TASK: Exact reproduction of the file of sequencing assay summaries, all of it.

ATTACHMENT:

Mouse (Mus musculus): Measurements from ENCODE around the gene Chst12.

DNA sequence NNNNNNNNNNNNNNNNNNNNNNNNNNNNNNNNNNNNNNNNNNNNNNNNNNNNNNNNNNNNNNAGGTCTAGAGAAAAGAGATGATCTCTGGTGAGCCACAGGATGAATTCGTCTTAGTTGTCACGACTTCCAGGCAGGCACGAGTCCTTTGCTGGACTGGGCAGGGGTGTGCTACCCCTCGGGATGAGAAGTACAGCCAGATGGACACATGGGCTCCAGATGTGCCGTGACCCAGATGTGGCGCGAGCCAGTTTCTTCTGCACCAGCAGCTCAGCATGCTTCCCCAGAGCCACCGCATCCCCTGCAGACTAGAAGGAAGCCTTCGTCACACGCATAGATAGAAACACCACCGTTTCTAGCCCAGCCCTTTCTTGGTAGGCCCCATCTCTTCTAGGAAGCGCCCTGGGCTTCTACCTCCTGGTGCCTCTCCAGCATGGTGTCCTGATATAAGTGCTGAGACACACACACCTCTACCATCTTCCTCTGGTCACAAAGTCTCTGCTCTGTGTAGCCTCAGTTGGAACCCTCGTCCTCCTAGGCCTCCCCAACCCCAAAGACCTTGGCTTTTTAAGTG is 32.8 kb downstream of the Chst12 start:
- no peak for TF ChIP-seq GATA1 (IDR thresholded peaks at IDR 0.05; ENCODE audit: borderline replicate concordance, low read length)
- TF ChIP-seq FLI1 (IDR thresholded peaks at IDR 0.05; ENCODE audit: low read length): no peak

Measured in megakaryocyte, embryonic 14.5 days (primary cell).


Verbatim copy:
Mouse (Mus musculus): Measurements from ENCODE around the gene Chst12.

DNA sequence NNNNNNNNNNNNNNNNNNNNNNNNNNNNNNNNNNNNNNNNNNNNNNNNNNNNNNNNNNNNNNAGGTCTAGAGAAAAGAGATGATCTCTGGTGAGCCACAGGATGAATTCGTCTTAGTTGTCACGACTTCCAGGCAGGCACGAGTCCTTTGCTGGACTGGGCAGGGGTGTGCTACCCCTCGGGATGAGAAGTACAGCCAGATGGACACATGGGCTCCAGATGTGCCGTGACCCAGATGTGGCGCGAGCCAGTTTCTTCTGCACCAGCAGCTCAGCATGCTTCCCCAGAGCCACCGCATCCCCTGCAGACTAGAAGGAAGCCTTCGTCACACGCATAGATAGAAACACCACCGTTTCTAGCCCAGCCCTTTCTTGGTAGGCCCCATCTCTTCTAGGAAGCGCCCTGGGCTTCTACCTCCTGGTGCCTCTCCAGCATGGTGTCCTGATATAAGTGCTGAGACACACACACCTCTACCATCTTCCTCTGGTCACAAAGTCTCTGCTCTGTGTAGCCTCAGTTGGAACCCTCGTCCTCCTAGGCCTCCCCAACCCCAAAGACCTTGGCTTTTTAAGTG is 32.8 kb downstream of the Chst12 start:
- no peak for TF ChIP-seq GATA1 (IDR thresholded peaks at IDR 0.05; ENCODE audit: borderline replicate concordance, low read length)
- TF ChIP-seq FLI1 (IDR thresholded peaks at IDR 0.05; ENCODE audit: low read length): no peak

Measured in megakaryocyte, embryonic 14.5 days (primary cell).